Deploy your Rails applications like a pro with Dokku and DigialOcean

UPDATE September 19th, 2016.

This tutorial has been updated to target Dokku version 0.6.5.

After reading this tutorial, you will be able to:

  • Create your own server (droplet) on the cloud using the DigitalOcean cloud architecture. (I will also share with you a link that will give you $10 credit at DigitalOcean).
  • Install your first DOKKU plugin. In this case, a Postgresql database plugin
  • Automate your database migrations using the app.json manifest file
  • Create a swap file to prevent memory issues when using the cheapest droplet type (512 M)
  • Setup zero downtime deployments using the CHECKS feature
  • Setup a Procfile to run your application with something better than WEBrick

I’ve tested each step of this tutorial multiple times so you should not run into any issues. If you do however, please leave me a comment at the end of this post and we will sort it out together!


Heroku has become the standard to host Ruby On Rails web applications. It is understandable because Heroku has such a great infrastructure. Deploying is a matter of typing “git push heroku master” and you’re pretty much done!
The thing is, if you are part of a small development team or you are a freelancer, the cost of using Heroku for all your clients / projects might become a real issue for you. This is where Dokku comes in! But what is Dokku?
The description on the Dokku home page is pretty self-explanatory:

The smallest PaaS implementation you’ve ever seen. Docker powered mini-Heroku in around 200 lines of Bash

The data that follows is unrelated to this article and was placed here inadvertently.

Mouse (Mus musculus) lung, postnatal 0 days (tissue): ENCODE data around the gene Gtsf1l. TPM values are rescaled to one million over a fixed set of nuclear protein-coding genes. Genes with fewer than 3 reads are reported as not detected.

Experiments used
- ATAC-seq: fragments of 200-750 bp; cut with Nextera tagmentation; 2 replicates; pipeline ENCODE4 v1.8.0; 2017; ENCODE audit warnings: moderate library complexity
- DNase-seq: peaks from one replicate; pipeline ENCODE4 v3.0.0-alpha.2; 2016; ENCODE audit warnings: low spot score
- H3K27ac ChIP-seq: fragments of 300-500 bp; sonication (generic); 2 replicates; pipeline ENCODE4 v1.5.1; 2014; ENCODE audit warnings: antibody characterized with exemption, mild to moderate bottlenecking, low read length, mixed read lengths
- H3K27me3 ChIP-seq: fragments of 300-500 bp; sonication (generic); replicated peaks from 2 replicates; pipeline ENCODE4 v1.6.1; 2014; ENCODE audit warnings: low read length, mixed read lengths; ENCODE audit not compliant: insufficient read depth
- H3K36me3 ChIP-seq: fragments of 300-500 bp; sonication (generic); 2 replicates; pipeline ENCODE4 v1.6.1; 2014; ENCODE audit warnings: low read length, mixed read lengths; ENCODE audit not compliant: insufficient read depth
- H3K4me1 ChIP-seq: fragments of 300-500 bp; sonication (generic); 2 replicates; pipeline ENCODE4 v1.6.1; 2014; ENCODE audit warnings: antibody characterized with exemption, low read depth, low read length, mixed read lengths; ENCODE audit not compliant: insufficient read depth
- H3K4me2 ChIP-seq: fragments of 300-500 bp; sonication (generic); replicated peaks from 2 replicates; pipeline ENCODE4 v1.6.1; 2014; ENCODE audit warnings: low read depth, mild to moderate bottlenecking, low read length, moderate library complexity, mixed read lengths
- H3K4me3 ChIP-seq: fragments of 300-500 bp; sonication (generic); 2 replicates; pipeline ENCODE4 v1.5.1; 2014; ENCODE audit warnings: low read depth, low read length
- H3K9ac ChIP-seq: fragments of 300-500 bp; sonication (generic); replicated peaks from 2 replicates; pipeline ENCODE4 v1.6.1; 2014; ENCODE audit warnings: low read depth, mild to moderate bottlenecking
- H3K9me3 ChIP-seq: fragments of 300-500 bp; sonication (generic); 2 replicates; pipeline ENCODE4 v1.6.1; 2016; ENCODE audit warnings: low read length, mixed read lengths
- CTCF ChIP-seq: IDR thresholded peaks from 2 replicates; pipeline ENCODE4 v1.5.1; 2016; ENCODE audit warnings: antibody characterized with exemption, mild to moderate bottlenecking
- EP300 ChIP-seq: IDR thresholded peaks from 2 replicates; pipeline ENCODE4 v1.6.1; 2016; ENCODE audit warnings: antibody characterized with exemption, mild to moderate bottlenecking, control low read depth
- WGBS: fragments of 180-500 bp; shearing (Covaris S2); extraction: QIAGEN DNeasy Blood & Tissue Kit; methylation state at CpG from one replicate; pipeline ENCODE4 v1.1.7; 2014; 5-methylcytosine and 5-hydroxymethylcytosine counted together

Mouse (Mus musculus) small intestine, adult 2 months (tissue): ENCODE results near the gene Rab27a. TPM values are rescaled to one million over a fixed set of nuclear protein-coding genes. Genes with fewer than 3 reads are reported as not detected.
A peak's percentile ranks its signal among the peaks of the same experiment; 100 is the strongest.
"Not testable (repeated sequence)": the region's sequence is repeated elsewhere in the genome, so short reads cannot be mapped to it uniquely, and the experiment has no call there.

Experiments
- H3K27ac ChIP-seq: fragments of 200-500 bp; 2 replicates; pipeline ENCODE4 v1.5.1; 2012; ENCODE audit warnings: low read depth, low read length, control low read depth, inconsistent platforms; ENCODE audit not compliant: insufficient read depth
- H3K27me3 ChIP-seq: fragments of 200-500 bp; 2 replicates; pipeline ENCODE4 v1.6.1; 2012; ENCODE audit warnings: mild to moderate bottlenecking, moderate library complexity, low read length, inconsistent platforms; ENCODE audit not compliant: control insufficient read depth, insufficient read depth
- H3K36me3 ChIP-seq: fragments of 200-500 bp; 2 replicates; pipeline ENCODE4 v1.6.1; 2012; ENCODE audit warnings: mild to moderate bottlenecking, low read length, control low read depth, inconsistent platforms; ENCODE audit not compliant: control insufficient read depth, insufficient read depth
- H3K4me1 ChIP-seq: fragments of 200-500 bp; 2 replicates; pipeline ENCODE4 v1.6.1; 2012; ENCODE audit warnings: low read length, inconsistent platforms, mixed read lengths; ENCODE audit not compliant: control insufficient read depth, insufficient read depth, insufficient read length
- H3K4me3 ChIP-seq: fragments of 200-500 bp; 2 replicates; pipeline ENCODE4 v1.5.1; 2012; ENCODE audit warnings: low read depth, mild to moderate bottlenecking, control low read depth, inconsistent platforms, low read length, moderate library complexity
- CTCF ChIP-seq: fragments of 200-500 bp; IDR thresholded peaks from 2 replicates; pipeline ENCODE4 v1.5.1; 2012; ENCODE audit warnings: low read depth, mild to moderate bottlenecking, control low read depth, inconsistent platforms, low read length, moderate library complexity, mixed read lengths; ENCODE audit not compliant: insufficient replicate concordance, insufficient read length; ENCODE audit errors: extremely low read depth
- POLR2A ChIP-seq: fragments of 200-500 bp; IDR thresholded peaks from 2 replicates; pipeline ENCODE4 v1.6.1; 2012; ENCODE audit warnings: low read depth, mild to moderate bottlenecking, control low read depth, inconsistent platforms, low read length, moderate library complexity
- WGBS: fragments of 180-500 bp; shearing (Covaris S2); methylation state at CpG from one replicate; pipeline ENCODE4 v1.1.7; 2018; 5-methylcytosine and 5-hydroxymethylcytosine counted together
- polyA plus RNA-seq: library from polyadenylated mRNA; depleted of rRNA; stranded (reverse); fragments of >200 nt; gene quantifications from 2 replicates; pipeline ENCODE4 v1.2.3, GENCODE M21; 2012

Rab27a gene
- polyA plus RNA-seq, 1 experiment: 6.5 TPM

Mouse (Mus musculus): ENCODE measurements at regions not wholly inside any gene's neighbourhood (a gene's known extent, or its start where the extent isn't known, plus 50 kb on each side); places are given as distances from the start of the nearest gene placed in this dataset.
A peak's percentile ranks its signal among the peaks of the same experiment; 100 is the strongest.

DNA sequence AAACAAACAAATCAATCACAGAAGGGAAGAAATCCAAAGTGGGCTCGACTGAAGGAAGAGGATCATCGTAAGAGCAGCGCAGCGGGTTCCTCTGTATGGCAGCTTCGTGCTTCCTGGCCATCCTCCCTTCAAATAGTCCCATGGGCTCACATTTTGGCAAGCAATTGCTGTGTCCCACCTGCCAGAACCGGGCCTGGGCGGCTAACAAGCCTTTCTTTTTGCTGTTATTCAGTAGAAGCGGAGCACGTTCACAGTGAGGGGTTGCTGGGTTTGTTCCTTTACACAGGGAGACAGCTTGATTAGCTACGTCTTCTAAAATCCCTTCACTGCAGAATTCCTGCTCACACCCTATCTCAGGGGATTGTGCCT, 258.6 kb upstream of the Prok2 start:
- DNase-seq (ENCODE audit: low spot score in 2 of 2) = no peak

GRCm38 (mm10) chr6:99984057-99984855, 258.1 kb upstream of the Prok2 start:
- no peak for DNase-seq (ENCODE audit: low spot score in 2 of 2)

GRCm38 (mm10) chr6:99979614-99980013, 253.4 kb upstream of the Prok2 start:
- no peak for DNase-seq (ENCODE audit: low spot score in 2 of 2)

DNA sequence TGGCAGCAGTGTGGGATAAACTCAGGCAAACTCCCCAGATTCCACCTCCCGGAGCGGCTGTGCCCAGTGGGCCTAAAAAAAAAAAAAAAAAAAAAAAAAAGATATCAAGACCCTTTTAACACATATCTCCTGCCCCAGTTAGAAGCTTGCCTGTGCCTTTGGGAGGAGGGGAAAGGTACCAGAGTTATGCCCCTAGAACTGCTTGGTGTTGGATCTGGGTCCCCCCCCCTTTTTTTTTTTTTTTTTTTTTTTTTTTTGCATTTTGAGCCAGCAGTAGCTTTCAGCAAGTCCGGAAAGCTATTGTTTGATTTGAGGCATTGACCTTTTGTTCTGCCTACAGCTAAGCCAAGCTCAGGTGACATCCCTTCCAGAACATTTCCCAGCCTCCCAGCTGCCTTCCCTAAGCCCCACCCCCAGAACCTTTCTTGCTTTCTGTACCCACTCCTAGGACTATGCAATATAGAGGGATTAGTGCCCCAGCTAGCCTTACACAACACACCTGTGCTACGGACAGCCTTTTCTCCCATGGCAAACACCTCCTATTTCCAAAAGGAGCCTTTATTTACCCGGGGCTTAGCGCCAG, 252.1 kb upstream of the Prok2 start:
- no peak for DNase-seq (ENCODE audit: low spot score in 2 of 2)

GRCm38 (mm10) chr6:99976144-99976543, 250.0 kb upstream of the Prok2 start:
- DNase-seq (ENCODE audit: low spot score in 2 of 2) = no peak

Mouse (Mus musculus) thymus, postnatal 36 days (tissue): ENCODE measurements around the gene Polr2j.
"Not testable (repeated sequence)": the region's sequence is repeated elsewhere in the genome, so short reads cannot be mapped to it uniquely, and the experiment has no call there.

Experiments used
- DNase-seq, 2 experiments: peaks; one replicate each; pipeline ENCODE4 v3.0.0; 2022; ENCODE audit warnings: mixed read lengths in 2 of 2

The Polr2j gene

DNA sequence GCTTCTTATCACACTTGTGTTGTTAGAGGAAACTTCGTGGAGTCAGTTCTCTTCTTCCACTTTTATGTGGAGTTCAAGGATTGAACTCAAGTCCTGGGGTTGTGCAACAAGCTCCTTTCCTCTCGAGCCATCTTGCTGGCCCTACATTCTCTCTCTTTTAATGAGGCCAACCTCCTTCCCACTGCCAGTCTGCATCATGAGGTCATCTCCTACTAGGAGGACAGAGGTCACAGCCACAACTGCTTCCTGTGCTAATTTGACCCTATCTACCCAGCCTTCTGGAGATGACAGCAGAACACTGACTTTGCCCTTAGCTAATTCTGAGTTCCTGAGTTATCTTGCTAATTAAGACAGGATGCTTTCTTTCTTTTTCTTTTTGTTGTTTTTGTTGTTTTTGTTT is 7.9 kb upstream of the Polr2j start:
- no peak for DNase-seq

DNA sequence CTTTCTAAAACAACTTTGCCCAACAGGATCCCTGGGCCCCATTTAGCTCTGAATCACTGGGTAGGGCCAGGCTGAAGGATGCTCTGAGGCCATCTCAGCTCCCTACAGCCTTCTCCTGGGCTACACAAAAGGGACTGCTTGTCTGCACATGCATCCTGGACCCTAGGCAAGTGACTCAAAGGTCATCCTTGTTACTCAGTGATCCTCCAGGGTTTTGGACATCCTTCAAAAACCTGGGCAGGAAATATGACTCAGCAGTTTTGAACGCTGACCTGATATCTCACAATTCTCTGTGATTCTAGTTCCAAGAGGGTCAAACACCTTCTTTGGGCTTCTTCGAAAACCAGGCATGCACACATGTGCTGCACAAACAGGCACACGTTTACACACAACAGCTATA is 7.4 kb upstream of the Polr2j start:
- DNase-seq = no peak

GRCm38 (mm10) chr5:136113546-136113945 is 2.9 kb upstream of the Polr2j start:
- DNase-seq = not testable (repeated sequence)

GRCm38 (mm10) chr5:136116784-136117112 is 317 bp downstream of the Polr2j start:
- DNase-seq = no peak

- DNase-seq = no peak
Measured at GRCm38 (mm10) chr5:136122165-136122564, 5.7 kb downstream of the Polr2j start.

So, there you have it. A “mini-heroku” that you can self-host or, better perhaps, use on an affordable cloud infrastructure such as DigitalOcean (use that previous link to get a $10 credit). Small teams and freelancers can now deploy like the pros at a fraction of the cost. Follow this tutorial and soon, you too, will be able to deploy your Rails apps simply by typing: git push dokku master. How neat is that? Sure you will have some configuring to do, but the overall process is not that complicated. This tutorial will show you how to get there.

Get your $10 credit here:

Are you ready for the tutorial…?

DigitalOcean

First, create the droplet on DigitalOcean.
Droplet creation
Then you have to choose the size of the droplet. Let’s choose the cheapest option (Small teams and freelancers love cheap options. We’re broke!)
Be cheap
Choose your image! Don’t miss this step, it’s very important. Don’t choose a Rails preset or a Ubuntu image. Remember, we want Dokku!
Dokku!
Add your ssh key(s) for a more secure access to your droplet.
SSH Keys
Then select the number of droplets to create and choose a hostname
Choose an hostname
Finally, click on the “Create” button and wait until your droplet is fully created!
Waiting, I hate waiting...
The DigitalOcean part is done. Now we have to make sure we can log in to our droplet

Connect to our droplet via SSH

Open a terminal window and connect to your droplet, like this:

ssh [email protected]

Make sure the Dokku user can connect using your SSH key as well

When you will deploy your app with git, the “dokku” user will be used instead of root, so you need to make sure that this user can connect to your droplet. I’m not sure if this is supposed to be configured automatically when you create your droplet, but it didn’t work for me. Have a look at the file located in /home/dokku/.ssh/authorized_keys (on your droplet). If it’s empty like it was for me, run this command:

cat /root/.ssh/authorized_keys | sshcommand acl-add dokku dokku

Add a swap file!

Since we chose the cheapest option (512 M), we will run into memory problems when we will deploy our Rails application. Rails assets compilation will make your deploy fail. Don’t worry though, your web application will still be running smoothly. What’s the solution if we are determined to use our cheap 512M droplet? Simple, we just add a swap file as explained in this StackOverflow answer. What follows is (almost) an exact copy of that answer.